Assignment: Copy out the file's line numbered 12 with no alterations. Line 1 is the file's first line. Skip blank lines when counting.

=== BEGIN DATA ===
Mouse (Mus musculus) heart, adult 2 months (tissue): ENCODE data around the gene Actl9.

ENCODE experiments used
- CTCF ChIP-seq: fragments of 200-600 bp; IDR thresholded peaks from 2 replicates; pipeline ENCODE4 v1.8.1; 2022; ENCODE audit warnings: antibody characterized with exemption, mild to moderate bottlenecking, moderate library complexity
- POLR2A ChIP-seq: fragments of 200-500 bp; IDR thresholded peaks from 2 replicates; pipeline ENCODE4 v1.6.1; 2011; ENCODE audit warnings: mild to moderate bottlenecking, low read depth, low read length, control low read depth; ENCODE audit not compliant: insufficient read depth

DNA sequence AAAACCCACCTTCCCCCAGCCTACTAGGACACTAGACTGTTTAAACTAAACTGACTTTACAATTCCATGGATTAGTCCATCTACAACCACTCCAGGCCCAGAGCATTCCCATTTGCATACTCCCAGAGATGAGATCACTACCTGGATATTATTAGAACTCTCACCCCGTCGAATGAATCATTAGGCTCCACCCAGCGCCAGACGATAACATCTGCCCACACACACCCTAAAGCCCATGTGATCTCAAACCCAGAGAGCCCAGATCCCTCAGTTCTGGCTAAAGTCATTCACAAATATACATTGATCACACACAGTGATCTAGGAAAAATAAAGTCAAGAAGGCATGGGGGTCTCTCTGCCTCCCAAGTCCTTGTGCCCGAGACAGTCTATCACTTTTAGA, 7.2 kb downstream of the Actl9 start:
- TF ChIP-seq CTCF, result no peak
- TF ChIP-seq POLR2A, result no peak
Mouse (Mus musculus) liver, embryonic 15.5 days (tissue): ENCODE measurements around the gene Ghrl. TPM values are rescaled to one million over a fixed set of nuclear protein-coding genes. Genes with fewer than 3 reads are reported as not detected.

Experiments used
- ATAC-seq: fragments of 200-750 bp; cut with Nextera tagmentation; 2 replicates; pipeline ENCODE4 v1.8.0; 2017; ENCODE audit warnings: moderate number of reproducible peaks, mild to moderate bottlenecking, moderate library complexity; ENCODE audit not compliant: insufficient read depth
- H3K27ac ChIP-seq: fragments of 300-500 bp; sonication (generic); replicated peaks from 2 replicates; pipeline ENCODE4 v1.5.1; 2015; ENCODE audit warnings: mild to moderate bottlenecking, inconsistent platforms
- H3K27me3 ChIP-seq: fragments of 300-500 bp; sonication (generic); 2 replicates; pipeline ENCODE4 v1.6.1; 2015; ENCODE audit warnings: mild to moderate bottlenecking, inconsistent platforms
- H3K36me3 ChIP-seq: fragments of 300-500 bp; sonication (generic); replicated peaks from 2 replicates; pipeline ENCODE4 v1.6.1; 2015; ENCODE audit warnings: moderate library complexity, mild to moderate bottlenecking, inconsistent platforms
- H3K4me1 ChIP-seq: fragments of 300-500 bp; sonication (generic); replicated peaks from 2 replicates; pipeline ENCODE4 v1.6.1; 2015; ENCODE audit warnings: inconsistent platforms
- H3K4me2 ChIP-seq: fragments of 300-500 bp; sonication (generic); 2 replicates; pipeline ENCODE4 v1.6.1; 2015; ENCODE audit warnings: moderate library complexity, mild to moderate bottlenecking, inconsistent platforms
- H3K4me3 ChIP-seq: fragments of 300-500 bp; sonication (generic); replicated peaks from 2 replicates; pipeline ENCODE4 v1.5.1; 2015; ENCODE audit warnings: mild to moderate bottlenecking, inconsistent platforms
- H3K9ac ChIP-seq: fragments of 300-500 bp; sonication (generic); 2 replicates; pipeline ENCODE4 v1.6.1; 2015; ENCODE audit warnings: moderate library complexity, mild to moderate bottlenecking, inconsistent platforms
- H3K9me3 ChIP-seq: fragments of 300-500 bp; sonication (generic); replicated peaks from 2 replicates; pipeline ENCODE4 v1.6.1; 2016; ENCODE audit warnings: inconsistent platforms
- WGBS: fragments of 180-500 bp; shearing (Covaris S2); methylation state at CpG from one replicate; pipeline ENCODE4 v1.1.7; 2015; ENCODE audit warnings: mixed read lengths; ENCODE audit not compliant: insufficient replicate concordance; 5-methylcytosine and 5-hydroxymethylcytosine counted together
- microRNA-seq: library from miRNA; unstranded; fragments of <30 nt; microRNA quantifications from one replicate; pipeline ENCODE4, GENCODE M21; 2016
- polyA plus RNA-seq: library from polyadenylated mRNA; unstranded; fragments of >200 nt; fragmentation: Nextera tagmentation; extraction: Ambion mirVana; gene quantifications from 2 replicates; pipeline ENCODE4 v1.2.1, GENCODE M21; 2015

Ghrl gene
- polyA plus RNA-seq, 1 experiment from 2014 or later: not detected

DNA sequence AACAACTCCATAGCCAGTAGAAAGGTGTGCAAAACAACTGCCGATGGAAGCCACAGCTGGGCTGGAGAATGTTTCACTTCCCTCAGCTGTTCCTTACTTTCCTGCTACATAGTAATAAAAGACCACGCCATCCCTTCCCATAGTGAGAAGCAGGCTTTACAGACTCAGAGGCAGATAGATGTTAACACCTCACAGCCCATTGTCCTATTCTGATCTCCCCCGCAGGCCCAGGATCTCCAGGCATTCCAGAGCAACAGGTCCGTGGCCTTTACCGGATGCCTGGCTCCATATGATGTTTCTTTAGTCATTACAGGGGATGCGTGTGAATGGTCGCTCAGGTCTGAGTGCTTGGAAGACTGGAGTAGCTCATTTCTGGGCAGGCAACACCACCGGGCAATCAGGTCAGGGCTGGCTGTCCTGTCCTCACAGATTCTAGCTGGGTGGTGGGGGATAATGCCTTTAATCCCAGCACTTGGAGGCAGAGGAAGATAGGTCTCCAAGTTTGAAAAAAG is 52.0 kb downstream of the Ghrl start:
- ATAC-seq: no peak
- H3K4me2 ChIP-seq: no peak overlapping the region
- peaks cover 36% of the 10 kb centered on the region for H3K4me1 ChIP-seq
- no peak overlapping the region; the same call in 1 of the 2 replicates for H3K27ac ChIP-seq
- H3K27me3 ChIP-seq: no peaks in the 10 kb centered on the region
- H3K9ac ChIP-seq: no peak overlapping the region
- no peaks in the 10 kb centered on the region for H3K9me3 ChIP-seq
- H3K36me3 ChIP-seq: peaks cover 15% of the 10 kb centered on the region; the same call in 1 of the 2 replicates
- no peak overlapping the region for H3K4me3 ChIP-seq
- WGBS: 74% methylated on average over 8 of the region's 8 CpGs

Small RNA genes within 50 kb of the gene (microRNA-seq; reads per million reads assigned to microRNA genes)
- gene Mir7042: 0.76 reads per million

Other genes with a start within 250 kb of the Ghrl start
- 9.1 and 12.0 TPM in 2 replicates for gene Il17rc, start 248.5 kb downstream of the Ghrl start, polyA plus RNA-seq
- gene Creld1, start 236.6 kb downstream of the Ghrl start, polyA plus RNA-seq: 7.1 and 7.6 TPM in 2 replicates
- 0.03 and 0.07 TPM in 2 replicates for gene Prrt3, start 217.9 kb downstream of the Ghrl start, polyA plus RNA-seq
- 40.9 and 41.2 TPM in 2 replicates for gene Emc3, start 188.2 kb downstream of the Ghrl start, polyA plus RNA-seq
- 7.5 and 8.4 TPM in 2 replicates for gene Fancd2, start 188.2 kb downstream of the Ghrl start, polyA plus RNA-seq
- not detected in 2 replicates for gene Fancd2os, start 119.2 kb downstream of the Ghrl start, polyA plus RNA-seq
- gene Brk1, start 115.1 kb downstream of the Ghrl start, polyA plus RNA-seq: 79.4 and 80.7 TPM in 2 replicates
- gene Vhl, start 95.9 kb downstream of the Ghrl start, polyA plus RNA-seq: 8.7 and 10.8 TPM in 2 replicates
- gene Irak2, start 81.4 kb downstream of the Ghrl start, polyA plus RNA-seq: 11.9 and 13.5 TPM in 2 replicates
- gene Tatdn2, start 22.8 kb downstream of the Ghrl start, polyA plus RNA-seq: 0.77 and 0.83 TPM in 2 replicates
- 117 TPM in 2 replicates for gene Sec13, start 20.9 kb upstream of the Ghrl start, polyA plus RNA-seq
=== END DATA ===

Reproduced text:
- H3K27me3 ChIP-seq: fragments of 300-500 bp; sonication (generic); 2 replicates; pipeline ENCODE4 v1.6.1; 2015; ENCODE audit warnings: mild to moderate bottlenecking, inconsistent platforms